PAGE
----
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© Author(s) 2020. This work is distributed under
the Creative Commons Attribution 4.0 License.
© Author(s) 2020. This work is distributed under
the Creative Commons Attribution 4.0 License.

  19 Nov 2020

19 Nov 2020

Review status
This preprint is currently under review for the journal SOIL.

Are researchers following best storage practices for measuring soil biochemical properties?

Jennifer M. Rhymes1,2,, Irene Cordero1,, Mathilde Chomel1, Jocelyn M. Lavallee1,3, Angela L. Straathof1,4, Deborah Ashworth1, Holly Langridge1, Marina Semchenko1, Franciska T. de Vries1,5, David Johnson1, and Richard D. Bardgett1 Jennifer M. Rhymes et al.
  • 1Department of Earth and Environmental Sciences, Michael Smith Building, The University of Manchester, Oxford Road, Manchester, M13 9PT, UK
  • 2Environment Centre Wales, Bangor University, Deiniol Road, Bangor, Gwynedd, LL57 2UW, UK
  • 3Department of Soil and Crop Sciences, Colorado State University, Fort Collins, CO, 80523, USA
  • 4Ontario Soil and Crop Improvement Association, 1 Stone Road West, Guelph, ON N1G 4Y2, Canada
  • 5Institute for Biodiversity and Ecosystem Dynamics, University of Amsterdam, PO Box 94240, 1090 GE, Amsterdam, the Netherlands
  • These authors contributed equally to this work.

Abstract. It is widely accepted that the measurement of organic and inorganic forms of carbon (C) and nitrogen (N) in soils should be performed on fresh extracts taken from fresh soil samples. However, this is often not possible, and it is common practice to store samples (soils and/or extracts), despite a lack of guidance on best practice. Here, we demonstrate how differences in soil and/or soil extract storage can compromise sample integrity for the quantification of soil dissolved organic C and N, extractable inorganic nitrogen (NH4+ and NO3), and microbial biomass C and N. We discuss and provide the appropriate tools that will ensure researchers consider best storage practice methods when designing and organising ecological research involving assessments of soil properties related to C and N cycling. We encourage researchers to use standardised methods where possible and to report their storage treatment (i.e. temperature, duration) when publishing findings on aspects of soil and ecosystem functioning. In the absence of published storage recommendations for a given soil type, we encourage researchers to conduct a pilot study and publish their findings.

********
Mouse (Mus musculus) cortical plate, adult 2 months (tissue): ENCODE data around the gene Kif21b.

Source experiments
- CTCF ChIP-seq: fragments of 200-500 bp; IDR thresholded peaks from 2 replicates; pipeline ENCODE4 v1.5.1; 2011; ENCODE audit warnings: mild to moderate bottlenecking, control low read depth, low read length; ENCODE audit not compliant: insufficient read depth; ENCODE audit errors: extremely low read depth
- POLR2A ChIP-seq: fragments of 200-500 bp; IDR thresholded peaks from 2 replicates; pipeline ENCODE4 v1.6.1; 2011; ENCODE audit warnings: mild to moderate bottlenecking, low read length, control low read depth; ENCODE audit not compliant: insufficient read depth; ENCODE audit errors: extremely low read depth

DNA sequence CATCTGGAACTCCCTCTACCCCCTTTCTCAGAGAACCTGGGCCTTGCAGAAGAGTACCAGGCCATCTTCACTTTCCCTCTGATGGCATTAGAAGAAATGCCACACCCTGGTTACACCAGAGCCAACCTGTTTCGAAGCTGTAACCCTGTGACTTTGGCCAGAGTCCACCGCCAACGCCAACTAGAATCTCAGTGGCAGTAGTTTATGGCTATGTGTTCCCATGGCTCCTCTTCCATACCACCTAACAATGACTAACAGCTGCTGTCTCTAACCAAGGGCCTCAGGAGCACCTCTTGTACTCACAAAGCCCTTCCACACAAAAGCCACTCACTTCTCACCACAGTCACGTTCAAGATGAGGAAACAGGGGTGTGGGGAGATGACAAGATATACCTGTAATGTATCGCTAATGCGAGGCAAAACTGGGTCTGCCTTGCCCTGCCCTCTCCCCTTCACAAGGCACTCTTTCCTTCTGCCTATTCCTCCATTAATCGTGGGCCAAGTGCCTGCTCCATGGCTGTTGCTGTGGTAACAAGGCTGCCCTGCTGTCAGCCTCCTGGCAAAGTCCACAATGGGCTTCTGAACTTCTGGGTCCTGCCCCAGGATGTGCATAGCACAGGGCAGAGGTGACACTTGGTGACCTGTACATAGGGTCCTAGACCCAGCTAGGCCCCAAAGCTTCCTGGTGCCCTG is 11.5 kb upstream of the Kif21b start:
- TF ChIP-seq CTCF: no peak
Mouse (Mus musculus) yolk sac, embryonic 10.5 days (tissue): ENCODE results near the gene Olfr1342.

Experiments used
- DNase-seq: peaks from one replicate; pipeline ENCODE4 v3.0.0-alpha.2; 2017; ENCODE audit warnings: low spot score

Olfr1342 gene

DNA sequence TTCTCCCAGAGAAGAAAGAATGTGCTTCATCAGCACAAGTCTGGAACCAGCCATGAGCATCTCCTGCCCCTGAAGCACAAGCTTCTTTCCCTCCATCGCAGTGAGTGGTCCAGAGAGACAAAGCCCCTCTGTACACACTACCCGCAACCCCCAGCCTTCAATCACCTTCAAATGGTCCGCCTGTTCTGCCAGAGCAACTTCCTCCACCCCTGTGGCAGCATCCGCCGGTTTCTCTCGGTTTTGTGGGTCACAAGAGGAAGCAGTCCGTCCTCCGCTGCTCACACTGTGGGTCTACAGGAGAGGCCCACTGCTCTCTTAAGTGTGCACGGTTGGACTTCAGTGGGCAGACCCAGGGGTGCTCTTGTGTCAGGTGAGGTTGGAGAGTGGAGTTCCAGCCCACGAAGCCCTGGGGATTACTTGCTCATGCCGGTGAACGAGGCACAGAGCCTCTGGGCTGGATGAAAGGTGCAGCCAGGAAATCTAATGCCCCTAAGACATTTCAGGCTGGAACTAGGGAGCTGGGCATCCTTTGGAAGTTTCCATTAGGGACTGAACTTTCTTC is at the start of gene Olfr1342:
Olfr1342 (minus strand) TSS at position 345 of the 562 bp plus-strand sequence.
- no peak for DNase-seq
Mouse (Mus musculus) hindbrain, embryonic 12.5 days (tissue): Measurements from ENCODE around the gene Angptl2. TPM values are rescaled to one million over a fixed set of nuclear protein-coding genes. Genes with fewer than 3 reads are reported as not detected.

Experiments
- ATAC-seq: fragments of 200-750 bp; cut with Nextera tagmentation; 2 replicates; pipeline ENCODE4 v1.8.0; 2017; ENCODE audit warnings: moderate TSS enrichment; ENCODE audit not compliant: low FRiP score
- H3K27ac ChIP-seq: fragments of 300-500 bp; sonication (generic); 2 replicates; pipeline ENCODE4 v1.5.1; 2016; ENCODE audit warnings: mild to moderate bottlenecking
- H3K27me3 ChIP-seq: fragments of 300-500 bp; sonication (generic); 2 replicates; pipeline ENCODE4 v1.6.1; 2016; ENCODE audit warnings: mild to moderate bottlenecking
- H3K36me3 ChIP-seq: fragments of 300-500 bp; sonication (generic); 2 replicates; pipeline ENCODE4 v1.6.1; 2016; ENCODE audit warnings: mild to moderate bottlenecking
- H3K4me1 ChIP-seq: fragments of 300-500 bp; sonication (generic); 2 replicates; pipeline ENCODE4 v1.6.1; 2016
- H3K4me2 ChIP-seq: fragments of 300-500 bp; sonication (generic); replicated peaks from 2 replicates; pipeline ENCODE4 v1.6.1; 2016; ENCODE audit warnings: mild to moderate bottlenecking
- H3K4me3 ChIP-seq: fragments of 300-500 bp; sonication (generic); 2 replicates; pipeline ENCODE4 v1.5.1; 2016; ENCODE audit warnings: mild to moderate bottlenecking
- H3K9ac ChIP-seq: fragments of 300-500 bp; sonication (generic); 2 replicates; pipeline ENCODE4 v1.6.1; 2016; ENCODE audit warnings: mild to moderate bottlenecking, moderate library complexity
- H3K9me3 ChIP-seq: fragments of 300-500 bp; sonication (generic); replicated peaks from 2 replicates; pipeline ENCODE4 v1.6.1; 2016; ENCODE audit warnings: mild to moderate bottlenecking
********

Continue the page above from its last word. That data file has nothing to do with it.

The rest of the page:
Jennifer M. Rhymes et al.

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Jennifer M. Rhymes et al.

Jennifer M. Rhymes et al.


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